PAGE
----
reverse threading

the path back is the path forward


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“the pace of nature.” [merely-a-thought monday]

“…adopt the pace of Nature. Her secret is patience.” (ralph waldo emerson)

no matter how hard we try, there is not one thing we can do to make the sun appear or the day warmer or the moon to rise or the snow to fall. we accept that time will come, time will pass, time will form and time will destroy. we give over to nature, anticipating that which we know, expecting the unexpected. we baby-step through this very time in the universe, our footprints barely visible on the timeline that is forever. we learn that no matter our stride, we are simply tiny beings. eventually, we learn, after giving over to patience, that that is enough.

the john denver sanctuary in aspen is a treasure trove. we have been there three times now. a garden of trails and large river boulders etched with lyrics and quotes, perennial daisies and aspen trees, it is a gentle sinking into peaceful. the city sounds of aspen fall away and the river and streams are lulling.

we wandered for hours, reading, sitting, pondering, the sun on our faces, the sound of quaking leaves slowing us down. i stood on a giant rock, like a stage under my feet, and bowed deeply to no one and to the brilliance of a man who knew how to tenderly shape melody and weave lyric into a fabric like a soft blanket.

we were immersed in poetry, in words, delicious to read aloud. we were quietly taking it all in, i in all my john-denver-glory, reliving the cassettes i wore out, rewinding, rewinding, listening again and again. this exquisite place, tempting all-day-hooky-playing, wielding a magic defined by thought, encouraging reflection, softly begging you to tumble in your own thoughts. this place slowing you down, reminding you that it is not stuff that defines you, it is not the stuff-of-you that will remain with others.

we wrestle with timing, with suspense, with expectation and disappointment. we measure against ladders of success and hold ourselves to higher higher higher standards of accomplishment.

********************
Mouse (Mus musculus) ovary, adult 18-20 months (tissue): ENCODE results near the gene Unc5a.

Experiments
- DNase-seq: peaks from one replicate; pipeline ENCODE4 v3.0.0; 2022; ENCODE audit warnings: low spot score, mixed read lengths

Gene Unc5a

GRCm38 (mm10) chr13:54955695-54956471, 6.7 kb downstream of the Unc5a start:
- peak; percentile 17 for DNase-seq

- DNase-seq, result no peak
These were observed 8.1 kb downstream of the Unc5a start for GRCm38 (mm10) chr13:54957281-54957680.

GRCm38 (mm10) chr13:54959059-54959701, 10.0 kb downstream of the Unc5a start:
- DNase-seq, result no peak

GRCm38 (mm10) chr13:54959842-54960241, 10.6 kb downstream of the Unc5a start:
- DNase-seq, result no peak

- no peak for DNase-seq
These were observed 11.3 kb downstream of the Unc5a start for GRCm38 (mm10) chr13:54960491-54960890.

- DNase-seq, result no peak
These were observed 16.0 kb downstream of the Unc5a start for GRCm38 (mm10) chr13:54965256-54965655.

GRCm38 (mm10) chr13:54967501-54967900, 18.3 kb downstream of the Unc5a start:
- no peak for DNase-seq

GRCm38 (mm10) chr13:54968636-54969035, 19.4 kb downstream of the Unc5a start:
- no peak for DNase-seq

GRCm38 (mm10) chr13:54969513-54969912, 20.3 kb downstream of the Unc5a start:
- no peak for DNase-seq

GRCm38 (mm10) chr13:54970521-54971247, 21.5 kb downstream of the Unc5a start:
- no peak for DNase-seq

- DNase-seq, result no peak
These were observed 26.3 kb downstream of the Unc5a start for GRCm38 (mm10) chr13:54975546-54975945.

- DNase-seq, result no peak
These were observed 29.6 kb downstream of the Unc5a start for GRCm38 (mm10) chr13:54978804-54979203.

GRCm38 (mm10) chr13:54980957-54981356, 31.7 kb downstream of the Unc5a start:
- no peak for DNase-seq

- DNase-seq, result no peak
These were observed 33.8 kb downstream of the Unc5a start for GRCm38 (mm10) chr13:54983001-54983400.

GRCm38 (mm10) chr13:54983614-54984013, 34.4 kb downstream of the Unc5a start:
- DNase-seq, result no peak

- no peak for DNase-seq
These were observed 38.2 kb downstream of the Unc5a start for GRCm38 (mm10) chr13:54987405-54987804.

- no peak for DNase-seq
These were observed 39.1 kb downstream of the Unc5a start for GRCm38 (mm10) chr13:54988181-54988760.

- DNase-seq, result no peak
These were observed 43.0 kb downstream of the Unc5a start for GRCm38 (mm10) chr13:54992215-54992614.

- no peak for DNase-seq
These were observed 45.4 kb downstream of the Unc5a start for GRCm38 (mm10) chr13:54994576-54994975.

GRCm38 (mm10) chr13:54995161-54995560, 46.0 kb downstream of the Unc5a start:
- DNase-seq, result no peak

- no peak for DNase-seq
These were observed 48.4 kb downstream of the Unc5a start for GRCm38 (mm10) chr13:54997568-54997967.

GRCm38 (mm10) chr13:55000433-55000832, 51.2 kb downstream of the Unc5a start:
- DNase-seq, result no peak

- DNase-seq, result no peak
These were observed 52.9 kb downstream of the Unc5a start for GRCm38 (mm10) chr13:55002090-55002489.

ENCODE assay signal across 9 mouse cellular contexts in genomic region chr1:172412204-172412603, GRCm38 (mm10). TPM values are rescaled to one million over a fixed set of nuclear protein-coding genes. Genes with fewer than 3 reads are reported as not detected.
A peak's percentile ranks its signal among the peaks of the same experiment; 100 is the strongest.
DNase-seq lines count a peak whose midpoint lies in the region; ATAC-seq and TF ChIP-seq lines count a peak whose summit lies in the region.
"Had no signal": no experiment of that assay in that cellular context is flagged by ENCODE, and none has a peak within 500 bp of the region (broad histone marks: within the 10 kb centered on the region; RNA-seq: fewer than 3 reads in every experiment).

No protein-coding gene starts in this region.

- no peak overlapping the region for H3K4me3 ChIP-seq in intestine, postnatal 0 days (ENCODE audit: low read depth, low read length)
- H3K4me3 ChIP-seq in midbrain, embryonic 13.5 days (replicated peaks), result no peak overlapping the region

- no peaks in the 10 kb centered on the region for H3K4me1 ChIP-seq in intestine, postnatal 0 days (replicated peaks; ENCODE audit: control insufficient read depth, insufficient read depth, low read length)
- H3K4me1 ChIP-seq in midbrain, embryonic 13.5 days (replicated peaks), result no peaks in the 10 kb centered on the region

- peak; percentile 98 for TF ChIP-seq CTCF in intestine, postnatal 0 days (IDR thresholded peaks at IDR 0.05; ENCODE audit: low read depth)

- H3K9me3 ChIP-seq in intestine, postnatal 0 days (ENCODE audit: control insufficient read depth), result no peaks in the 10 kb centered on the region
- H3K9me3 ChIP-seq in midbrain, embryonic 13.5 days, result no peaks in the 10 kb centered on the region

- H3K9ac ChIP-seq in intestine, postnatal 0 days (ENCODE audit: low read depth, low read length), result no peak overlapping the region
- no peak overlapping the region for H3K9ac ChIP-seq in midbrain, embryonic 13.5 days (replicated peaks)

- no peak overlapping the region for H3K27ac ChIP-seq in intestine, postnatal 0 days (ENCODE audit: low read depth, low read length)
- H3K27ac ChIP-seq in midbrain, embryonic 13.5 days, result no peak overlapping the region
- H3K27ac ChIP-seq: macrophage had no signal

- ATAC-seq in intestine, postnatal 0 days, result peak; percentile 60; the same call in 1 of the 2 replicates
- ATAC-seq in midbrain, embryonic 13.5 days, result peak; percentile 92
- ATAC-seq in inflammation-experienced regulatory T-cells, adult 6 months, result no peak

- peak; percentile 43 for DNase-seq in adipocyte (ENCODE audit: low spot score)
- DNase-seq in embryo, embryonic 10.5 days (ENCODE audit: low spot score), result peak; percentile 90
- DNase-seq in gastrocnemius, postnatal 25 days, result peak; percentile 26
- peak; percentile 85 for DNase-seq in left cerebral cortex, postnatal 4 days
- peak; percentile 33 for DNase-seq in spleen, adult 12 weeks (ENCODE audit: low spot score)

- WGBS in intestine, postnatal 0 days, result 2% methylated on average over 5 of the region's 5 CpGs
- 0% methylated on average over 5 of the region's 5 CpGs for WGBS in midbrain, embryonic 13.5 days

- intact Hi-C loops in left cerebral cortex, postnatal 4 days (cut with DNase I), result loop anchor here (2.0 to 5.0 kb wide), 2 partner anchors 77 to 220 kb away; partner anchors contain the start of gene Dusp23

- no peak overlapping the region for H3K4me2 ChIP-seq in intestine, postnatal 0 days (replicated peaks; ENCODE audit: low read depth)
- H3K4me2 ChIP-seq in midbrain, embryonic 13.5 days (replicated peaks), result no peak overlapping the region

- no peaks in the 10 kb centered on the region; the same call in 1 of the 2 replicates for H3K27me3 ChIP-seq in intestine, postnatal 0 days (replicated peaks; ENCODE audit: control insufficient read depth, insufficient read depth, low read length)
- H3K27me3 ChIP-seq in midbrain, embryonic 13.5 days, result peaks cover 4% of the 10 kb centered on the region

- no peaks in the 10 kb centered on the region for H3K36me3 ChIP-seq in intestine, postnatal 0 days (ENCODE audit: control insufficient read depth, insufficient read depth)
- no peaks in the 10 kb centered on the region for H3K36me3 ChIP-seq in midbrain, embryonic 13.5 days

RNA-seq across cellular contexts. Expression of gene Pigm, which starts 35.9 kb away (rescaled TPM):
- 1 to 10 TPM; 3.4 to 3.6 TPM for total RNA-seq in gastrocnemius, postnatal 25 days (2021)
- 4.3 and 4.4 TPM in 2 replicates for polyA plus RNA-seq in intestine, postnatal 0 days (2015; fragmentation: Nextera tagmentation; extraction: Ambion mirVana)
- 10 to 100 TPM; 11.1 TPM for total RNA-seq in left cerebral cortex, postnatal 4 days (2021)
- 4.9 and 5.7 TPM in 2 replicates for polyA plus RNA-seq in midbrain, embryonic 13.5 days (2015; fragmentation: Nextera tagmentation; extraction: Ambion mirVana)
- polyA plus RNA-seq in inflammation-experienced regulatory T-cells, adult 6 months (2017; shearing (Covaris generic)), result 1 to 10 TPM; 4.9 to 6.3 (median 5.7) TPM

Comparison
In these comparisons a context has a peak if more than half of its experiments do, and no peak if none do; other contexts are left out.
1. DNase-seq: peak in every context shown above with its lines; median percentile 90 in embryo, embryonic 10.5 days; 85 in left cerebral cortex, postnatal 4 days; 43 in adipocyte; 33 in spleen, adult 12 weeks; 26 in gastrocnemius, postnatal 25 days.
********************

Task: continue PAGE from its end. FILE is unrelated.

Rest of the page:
nature quietly treks on, luminescent and glorious, patiently acknowledging every babystep moment of its impact, surrendering judgement and secretly, from the heart of the universe, signing its autograph on all of us, whispering to us to slow our pace.

*****

read DAVID’S thoughts this MERELY-A-THOUGHT MONDAY


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first after the deer

the snow had fallen and there were several inches of what my colorado mountain girl calls ‘fresh powder’ on the ground. many hours of desk-work inched us over the line of whether or not to take advantage of the snow. we’re kind of easy that way, though – the outside calls to us. both of us are kinesthetic and think better on a hike or a walk, moving, moving….

the woods were quiet. the sky was azure. the grasses were golden, standing proudly above photothe snow, having survived the wind and driving snow. vivid color. in heavy boots, bulky coats, long underwear, double gloves and earmuffs we set out. we weren’t far into our hike when we realized that we were the first out on the trail since the snow. first after the deer. first after the rabbits and tiny birds that had hopped across the path. first after whatever animal it was that made enormous tracks in the snow. longer than his boot, these tracks kept us company for a long way, meandering in and out of the brush, in and out of the woods. we wondered aloud what it was. we quietly pondered that these woods were not ours. they are home to beautiful creatures, big and small. creatures that depend on the turning of the seasons, the sun, the warmth, the snow, the rain, the ecologic responsibility of those of us who are out there, for a bit of time, with them.

photo-4mostly, i was bowled over by the fact that we were the first people to walk out there since it had snowed. the trail through the prairie glittered in the sun and in the woods, the trees reflected majesty on the snowy path. we were first; we weren’t first. but to make the first people-tracks in the snow…to know that in at least the last 36 hours or so, no one else had walked there…something about that was humbling. hugely grateful for the universe in all its goodness, in that place of quiet-quiet, that space of pristine clear that single digit temperatures make possible, the smell of sun in our hair, i was struck by our smallness. four footprints in the snow, walking together, side by side. hand in hand. on trails. through the woods. in life. that’s really it – four footprints. each set of prints count. each stride counts. each breathless moment that we get to breathe counts. now counts.  now is the only thing that really counts, the only thing that really is.

we are first; we aren’t first. we are living.photo-1